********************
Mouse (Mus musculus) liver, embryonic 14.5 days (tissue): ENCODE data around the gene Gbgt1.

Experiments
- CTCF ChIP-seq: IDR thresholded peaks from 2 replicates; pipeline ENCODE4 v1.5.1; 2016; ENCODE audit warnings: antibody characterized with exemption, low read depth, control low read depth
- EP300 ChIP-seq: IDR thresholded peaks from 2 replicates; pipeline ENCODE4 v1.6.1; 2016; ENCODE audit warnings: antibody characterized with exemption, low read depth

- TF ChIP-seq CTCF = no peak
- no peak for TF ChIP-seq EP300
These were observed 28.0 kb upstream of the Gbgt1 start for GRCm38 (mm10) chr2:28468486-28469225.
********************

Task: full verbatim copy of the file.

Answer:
Mouse (Mus musculus) liver, embryonic 14.5 days (tissue): ENCODE data around the gene Gbgt1.

Experiments
- CTCF ChIP-seq: IDR thresholded peaks from 2 replicates; pipeline ENCODE4 v1.5.1; 2016; ENCODE audit warnings: antibody characterized with exemption, low read depth, control low read depth
- EP300 ChIP-seq: IDR thresholded peaks from 2 replicates; pipeline ENCODE4 v1.6.1; 2016; ENCODE audit warnings: antibody characterized with exemption, low read depth

- TF ChIP-seq CTCF = no peak
- no peak for TF ChIP-seq EP300
These were observed 28.0 kb upstream of the Gbgt1 start for GRCm38 (mm10) chr2:28468486-28469225.